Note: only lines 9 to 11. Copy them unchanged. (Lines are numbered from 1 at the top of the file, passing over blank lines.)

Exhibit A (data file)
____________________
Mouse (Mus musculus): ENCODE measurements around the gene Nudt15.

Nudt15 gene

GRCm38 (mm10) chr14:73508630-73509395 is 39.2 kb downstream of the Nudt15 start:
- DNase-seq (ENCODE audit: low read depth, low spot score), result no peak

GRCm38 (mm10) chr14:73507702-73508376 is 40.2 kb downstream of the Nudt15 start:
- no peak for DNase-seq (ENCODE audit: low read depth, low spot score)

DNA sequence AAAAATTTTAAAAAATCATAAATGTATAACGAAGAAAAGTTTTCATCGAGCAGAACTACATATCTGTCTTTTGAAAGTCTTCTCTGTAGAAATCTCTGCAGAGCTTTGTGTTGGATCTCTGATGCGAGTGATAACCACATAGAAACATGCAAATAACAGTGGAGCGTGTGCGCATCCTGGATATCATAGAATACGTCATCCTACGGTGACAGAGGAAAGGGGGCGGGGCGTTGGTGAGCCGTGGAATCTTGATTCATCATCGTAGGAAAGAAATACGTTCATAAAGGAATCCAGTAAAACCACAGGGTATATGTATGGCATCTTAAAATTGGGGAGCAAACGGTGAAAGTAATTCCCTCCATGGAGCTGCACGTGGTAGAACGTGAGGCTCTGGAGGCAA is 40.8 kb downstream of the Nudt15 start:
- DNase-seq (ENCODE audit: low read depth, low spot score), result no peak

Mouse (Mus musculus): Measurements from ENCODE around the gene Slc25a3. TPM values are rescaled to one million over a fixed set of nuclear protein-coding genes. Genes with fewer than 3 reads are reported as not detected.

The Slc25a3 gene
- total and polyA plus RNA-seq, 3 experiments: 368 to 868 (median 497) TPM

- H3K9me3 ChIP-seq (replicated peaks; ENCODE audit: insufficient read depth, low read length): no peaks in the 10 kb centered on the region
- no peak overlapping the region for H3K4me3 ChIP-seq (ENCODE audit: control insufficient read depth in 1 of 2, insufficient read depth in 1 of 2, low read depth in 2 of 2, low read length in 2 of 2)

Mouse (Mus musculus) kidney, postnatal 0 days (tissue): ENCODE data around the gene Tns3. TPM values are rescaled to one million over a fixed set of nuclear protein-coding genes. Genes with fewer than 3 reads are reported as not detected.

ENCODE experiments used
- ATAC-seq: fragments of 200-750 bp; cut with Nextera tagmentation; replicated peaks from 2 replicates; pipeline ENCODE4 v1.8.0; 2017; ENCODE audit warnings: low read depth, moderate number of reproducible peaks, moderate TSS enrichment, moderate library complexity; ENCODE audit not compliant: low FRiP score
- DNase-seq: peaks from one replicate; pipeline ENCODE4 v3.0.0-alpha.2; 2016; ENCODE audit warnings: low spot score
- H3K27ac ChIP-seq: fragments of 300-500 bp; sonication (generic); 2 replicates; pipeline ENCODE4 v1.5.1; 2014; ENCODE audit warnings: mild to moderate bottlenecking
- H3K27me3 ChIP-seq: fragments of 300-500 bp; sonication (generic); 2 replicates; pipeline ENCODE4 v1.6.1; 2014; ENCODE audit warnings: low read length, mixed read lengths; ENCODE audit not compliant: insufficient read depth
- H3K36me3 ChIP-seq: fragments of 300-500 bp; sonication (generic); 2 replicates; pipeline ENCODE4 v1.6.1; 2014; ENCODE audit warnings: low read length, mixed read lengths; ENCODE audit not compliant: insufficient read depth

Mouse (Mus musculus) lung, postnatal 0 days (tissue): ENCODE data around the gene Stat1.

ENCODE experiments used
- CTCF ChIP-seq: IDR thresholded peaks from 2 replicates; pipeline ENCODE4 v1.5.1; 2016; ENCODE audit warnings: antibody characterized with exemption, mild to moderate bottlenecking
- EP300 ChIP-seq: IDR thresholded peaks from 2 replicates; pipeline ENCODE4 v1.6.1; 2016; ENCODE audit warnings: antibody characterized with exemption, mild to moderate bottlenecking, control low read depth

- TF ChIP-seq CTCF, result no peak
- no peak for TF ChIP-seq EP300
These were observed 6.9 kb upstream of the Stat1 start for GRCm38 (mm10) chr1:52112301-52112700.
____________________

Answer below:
Mouse (Mus musculus): Measurements from ENCODE around the gene Slc25a3. TPM values are rescaled to one million over a fixed set of nuclear protein-coding genes. Genes with fewer than 3 reads are reported as not detected.

The Slc25a3 gene
- total and polyA plus RNA-seq, 3 experiments: 368 to 868 (median 497) TPM